The question is, “Was it worth it?” For the professional societies, I met several people, earned their respect, and learned a lot in the process. For homeowner associations, I believe I played an important role in maintaining the value of homes in the community, if not increasing them. For sports clubs, it was a joy watching my kids, both boys and girls, grow and mature into adulthood. I was also appointed or elected as Chairman or Director at District, County, and State levels for a variety of tasks. All of which were rewarding experiences.

I have learned a lot about nonprofits over the years. However, there are primarily three lessons I wish to convey to my readers:

1. Most nonprofit organizations are run by nice people who haven’t got a clue as to what they are doing. They may have the best intentions, but do not understand a nonprofit is a legal entity in the eyes of the state and, as such, needs to be run like a business. No, it doesn’t take “A Village.” It takes business skills. You realize this when the group can no longer pay its bills or are sued. However, if you are lucky to get the right group together as a board, you’ll enjoy effective leadership, smooth administration, stable finances, good communications, and prosperity.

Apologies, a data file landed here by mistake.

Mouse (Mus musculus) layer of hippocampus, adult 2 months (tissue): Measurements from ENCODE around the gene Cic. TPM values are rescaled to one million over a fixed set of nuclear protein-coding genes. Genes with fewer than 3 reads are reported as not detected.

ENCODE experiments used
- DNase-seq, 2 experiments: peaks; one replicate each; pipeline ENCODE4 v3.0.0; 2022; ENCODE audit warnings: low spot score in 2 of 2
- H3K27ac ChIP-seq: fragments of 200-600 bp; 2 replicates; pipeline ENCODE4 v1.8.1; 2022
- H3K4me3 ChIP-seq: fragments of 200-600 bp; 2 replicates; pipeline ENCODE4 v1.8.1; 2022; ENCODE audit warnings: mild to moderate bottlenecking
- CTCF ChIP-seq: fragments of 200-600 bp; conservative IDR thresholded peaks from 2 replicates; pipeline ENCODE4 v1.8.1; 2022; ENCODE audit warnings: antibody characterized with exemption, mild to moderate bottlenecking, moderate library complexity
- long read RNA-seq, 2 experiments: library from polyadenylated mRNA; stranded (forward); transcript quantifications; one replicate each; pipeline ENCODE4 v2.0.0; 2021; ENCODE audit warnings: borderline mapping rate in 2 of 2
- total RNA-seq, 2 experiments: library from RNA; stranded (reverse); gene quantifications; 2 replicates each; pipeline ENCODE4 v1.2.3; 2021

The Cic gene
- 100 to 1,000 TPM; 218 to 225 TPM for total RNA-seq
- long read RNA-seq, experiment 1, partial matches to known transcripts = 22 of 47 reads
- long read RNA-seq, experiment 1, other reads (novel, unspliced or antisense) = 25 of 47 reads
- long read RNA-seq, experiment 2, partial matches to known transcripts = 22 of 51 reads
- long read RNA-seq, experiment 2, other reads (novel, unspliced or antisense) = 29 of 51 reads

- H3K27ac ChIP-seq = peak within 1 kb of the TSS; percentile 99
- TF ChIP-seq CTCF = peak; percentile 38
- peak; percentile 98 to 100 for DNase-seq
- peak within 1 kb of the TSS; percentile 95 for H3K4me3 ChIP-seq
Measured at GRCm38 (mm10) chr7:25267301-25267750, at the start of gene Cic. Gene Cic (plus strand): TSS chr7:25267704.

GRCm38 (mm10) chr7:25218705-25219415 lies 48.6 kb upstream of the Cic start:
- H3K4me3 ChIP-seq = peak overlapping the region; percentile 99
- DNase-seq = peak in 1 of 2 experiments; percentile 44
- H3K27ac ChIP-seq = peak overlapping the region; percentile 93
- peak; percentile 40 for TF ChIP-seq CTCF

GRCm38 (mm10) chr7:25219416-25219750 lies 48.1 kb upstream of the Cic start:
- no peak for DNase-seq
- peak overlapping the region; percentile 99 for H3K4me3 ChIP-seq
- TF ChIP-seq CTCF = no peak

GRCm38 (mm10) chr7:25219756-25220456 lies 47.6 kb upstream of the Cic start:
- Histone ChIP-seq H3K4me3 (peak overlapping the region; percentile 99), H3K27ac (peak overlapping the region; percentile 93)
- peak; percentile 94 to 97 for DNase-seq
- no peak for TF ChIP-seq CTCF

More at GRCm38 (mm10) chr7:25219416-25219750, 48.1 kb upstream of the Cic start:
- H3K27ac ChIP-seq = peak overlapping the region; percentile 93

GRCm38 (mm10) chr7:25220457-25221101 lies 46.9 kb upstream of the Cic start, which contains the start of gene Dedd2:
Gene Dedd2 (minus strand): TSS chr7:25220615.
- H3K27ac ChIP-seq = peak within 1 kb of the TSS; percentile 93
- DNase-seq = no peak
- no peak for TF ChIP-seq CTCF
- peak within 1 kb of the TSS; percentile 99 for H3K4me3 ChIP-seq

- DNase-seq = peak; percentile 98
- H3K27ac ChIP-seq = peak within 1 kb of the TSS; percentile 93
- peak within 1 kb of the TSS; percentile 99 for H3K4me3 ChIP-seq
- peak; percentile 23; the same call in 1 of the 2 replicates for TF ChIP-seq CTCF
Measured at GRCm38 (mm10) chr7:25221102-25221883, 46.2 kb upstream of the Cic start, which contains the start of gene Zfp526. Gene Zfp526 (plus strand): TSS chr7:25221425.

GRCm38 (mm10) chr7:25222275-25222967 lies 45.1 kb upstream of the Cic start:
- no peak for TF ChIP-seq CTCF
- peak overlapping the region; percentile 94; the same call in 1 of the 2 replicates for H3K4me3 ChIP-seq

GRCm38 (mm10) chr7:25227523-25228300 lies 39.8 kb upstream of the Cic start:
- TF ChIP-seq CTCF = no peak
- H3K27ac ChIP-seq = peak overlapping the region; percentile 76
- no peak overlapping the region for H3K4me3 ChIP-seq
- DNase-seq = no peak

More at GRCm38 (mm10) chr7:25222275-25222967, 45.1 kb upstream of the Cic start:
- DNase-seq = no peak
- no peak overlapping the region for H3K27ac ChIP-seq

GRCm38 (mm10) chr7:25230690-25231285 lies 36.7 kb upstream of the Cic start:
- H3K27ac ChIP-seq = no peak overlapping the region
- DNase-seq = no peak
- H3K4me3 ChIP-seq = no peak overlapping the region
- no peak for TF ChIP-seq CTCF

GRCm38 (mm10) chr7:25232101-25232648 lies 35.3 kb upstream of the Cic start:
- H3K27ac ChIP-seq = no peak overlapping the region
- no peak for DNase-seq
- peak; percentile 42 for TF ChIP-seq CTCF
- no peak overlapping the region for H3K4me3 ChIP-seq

2. The work of a nonprofit is really not that difficult. It may require some time and effort but I have yet to see a truly difficult task in a nonprofit, and you have to remember I have served in just about every capacity. Something that helps immeasurably in this regard, is the development of “standard practices,” for such things as managing finances, membership, and communications to service constituents.

3. Anyone looking for accolades is joining for the wrong reason. They will likely perform little and assume credit for anything done. Such people are worthless for accomplishing anything of substance, and can hurt the spirit of the organization. Some people are afraid to reprimand such parasites fearing it will create a morale problem. The reality is the morale problem was created the moment the person assumed their position. “But they are volunteers, Tim; you cannot fire volunteers.” Yes you can, and Yes you should as their detrimental outlook will spread and cause problems in your group. Besides, if they are not truly doing anything, you have nothing to lose by replacing them. There is no room for politics in a nonprofit, but unfortunately it somehow creeps into most organizations.